Welcoming Northern Economic Region

by Odilim Enwegbara

There is no great economy without many regional economic entities competing among themselves within it. The United States, which every nation has looked up to until the recent emergence of the Dragon, was as vibrant and robust as its twelve regional economies fiercely competing amongst themselves, with the federal government besides providing national defense, security, and foreign policy as well as economic and financial rescues when necessary, also acted as an all-powerful referee.

It would have been difficult imagining how America would have beaten the ever-powerful Britain in the race to economic and financial supremacy without the fierce competition among these twelve regional economies; without three powerful regional economies – Pacific regional economy led by California, the Mid-Atlantic regional economy led by New York, and the New England regional economy headed by Massachusetts – leading it! In short, to discover how incessantly messy this regional economic warfare is, all you need do is visit that country’s two competing technology hubs: San Francisco’s Silicon Valley area and Boston’s Route 128 areas.

Take China. Would China have become an economic superpower without America’s similar regional economic competition? In fact, regional economic competition in today’s China has since made America’s regional competition a child’s play. The fierce race to which region in China should become world’s leading advanced manufacturing hub has become messier to say the least. Also messier is the ongoing regional economic competition among India’s regional economies over attracting and retaining the relocating technology service firms from the west. Regional rivalry is also as dense Brazil as it is in India and China as emergent economic powerhouses.

So, with all the transformative power regional economies posses, it makes sense to welcome the recent move by some Northern leaders (popularly called the G20) to begin transforming the North into Nigeria’s powerful economic. By coming out forcefully to showcase their readiness to pursue a business-friendly and business-driven North, the message can’t be clearers. There is no better way to put than that the North is now ever-ready to build well-structured business-government and business-institution relationship.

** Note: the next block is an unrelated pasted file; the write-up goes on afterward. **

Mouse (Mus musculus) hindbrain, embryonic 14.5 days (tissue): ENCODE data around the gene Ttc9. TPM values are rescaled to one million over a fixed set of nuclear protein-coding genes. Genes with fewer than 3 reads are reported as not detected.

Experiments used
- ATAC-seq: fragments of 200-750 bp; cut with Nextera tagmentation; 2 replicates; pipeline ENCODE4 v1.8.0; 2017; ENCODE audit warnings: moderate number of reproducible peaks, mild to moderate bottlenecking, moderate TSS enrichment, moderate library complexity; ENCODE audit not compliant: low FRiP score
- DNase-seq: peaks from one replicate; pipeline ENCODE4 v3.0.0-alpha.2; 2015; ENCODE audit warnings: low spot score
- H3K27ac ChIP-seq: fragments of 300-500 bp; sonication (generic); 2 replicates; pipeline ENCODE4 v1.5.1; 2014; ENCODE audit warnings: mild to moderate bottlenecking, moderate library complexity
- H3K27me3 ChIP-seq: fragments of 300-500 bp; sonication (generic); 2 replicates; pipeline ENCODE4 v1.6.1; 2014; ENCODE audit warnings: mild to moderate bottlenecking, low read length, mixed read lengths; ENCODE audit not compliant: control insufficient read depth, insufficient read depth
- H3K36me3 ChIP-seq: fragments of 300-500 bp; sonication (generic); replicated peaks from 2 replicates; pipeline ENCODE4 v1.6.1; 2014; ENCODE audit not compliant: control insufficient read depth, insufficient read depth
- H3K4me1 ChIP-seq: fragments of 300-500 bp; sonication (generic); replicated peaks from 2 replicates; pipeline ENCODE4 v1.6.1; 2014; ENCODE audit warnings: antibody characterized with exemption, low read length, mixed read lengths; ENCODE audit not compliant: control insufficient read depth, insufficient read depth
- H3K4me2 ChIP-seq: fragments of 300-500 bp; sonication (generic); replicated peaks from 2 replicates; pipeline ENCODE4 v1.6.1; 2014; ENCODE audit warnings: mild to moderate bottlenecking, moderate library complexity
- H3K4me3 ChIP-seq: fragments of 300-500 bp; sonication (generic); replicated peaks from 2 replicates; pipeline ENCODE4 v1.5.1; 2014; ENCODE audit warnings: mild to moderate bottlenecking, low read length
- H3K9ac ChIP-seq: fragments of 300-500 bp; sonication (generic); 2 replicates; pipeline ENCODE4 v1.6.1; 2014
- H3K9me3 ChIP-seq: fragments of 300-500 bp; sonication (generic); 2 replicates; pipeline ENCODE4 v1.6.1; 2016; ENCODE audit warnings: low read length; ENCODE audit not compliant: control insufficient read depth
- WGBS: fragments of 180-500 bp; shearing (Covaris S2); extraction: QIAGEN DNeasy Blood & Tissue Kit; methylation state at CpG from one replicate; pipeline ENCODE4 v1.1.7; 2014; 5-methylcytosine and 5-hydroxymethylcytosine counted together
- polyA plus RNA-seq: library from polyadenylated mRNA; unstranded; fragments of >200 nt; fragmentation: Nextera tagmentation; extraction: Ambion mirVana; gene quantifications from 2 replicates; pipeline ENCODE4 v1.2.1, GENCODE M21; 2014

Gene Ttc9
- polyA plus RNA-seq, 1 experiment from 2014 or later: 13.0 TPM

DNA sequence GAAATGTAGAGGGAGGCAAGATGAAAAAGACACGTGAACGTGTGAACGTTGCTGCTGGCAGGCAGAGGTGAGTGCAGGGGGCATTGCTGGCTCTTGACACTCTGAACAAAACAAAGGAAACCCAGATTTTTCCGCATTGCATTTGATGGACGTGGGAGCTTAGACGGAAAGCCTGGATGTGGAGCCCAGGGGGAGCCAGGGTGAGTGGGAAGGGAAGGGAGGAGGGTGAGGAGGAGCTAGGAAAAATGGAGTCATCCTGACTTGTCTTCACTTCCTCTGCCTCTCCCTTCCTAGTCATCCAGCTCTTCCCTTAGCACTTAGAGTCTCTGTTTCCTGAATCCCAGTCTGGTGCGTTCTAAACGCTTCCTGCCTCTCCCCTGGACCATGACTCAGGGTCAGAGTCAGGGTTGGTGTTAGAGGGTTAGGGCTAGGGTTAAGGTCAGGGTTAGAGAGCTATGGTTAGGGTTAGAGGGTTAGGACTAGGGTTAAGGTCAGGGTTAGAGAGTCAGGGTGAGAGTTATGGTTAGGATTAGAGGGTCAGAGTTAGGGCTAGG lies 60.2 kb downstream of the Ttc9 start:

For the first time since oil made Nigerian leaders turn blind eyes to regional economies since the easy oil money provided our leaders easy free-money, a returning to building regional economy is taking place with tremendous speed. And that it all started in the North has become a challenge to regional leaders in the Southeast, Southwest, and Southsouth. What Northern leaders are telling their counterparts is: Wake up to the reality; rediscover your regional economies as the true engines of the future, not the federal government.

The question, therefore, is not why but how have Northern leaders rediscovered that developing the region’s agriculture and mineral resources will generate for the region more than four times the current revenues being generated for the country by oil? Should it be as a result of being out of power since the beginning of this century that gradually opened their eyes to the truth that after all the bulk of the country’s wealth is locked in agriculture and solid minerals, which the North is vastly endowed? Isn’t this coming in recognition that with such vast regionally generated revenues, developing North’s education, human capital, and health care would be made earlier than depending oil driven federally generated revenues? While it will be difficult to ascertain what made the G20 to have this change of mind, one thing that seems undeniable is that the North has finally rediscovered that it is not oil and gas that hold Nigeria’s present and future wealth, but rather, it is the country’s 80 million hectares of arable land (of which over 65 million hectares are in the North) and the untapped vast solid mineral deposit, which definitely hold Nigeria’s infinite wealth.

What we are about witnessing is not just an economic reconfiguration. With such vibrant and robust regional economy in the North, the region’s demand on the center’s political economy will drastically reduce over the years. And should the success in the North be rightly copied by other regions of the country, certainly Nigeria’s unending ethnic and religious rivalries will soon become things of the past. What that means also is that soon our foreign exploiters, who have for years used our ethnic and religious differences to make the country ungovernable in an effort to promote their ‘divide them and rule them’ imperial agenda, too will soon discover that the game is over.